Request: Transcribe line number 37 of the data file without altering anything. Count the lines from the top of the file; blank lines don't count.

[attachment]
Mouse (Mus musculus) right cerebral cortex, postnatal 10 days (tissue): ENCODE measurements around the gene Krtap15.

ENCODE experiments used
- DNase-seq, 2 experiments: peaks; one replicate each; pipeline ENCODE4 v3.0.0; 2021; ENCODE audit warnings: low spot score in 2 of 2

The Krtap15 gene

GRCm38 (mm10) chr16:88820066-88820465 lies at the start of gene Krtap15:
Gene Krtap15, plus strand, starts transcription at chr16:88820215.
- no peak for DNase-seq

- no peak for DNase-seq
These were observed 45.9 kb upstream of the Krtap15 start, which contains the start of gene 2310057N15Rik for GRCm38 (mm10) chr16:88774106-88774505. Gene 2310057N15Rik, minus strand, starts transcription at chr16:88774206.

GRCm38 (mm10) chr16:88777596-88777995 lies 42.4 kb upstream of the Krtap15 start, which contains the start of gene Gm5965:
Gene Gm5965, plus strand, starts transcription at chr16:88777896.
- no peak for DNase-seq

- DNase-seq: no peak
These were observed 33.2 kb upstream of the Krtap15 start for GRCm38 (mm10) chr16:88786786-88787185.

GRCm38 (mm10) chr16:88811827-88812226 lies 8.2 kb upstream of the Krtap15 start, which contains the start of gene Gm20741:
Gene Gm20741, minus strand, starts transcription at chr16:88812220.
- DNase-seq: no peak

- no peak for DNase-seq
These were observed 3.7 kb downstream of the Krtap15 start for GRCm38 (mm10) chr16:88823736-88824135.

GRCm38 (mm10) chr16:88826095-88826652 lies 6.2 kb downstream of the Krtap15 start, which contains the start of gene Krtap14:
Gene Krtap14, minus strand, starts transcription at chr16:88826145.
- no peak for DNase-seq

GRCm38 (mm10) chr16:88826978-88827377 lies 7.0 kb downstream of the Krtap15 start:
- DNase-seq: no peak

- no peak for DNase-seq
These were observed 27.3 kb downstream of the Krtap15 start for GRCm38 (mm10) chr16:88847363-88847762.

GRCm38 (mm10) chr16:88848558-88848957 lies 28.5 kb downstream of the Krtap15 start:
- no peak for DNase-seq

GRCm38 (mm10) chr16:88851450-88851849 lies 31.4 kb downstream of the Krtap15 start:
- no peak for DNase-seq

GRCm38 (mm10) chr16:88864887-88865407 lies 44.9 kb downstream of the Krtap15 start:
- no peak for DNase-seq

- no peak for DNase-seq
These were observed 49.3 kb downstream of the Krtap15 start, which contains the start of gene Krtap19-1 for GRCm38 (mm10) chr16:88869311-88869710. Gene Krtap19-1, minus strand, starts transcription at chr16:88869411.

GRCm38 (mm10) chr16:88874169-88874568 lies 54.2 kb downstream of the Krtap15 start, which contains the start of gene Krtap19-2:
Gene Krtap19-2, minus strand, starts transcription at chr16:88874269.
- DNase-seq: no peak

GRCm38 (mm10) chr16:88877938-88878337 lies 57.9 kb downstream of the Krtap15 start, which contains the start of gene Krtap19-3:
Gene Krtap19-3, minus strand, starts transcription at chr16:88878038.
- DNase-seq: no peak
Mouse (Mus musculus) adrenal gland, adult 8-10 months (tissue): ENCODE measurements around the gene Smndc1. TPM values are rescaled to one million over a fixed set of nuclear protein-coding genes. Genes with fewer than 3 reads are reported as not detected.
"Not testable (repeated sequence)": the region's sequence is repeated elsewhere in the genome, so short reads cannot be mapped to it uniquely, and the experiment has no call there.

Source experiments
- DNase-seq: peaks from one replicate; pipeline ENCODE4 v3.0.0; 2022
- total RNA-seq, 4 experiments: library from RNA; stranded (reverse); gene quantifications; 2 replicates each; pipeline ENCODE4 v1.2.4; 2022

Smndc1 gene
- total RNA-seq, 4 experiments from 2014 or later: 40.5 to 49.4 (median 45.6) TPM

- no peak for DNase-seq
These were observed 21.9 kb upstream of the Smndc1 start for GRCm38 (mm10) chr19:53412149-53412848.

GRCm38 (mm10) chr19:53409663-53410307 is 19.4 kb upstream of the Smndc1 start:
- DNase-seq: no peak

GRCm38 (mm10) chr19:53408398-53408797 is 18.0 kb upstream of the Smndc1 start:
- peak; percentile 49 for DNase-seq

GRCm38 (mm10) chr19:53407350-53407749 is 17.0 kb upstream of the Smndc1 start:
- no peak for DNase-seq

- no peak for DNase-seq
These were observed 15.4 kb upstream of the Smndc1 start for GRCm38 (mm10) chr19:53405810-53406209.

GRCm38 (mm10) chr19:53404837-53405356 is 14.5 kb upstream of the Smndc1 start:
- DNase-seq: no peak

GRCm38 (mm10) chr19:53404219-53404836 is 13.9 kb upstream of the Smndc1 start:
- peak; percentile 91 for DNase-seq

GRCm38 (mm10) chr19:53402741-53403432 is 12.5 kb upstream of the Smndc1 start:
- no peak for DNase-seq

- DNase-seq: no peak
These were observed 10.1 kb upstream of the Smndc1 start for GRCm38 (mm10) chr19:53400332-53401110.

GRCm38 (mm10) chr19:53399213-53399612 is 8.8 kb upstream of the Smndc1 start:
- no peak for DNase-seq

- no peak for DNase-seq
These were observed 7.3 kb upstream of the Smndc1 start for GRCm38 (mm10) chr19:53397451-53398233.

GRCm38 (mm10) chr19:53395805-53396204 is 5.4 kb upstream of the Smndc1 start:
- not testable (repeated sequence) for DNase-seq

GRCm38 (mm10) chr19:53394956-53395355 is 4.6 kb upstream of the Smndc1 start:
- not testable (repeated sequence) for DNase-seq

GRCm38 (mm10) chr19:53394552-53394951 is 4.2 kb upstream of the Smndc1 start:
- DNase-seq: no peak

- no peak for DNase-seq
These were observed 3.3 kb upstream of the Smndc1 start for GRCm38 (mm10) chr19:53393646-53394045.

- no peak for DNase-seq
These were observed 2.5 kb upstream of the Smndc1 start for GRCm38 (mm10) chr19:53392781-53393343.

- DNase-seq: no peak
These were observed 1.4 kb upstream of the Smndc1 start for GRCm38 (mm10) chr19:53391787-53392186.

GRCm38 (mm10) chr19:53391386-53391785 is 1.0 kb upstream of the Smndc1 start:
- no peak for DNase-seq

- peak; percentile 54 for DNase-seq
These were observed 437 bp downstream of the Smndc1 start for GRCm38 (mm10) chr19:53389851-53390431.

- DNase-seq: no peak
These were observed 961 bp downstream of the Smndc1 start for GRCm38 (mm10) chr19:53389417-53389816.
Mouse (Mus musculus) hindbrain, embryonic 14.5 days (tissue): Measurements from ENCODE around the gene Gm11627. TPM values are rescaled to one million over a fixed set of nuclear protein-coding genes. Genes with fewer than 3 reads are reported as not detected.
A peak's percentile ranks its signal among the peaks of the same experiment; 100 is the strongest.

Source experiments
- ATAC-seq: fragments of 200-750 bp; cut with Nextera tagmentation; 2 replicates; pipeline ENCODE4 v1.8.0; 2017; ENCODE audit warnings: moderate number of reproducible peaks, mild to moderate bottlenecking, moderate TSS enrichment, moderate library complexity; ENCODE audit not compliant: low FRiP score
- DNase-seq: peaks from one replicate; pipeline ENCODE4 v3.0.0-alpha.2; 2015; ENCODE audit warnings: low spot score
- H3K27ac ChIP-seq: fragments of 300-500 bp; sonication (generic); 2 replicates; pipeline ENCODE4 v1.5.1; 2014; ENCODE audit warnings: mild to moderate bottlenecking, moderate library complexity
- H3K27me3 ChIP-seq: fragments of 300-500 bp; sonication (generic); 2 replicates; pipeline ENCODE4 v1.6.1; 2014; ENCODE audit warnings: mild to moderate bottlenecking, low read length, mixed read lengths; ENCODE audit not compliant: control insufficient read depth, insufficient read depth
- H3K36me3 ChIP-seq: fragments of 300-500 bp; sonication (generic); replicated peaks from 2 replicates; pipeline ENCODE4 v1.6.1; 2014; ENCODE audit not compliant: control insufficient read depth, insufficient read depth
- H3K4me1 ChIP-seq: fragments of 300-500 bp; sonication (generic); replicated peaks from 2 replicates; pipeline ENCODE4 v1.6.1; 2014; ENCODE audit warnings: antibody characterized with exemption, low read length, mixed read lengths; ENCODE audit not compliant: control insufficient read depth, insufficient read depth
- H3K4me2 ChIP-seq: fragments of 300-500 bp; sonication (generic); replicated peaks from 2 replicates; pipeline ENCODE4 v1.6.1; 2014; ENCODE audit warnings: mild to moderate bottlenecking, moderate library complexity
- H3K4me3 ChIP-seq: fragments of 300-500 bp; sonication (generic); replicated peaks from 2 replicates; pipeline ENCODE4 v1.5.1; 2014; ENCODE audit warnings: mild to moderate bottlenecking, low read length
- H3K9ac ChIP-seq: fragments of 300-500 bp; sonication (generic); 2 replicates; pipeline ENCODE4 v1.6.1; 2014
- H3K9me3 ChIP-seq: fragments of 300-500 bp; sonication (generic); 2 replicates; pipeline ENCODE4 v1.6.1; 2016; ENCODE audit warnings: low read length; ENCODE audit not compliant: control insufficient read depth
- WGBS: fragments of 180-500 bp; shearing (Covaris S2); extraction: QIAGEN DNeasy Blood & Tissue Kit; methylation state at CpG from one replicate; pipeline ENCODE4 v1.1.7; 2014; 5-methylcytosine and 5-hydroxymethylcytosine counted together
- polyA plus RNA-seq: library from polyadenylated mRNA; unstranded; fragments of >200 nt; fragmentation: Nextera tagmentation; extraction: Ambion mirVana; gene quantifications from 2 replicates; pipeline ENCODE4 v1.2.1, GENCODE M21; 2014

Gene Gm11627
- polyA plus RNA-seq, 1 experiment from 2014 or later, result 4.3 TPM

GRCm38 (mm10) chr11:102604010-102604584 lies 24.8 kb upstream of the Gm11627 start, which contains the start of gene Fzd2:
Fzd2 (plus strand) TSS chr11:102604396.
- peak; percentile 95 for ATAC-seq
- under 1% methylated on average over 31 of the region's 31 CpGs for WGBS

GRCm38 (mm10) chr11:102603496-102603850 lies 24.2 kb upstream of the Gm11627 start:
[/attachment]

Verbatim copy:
- DNase-seq: no peak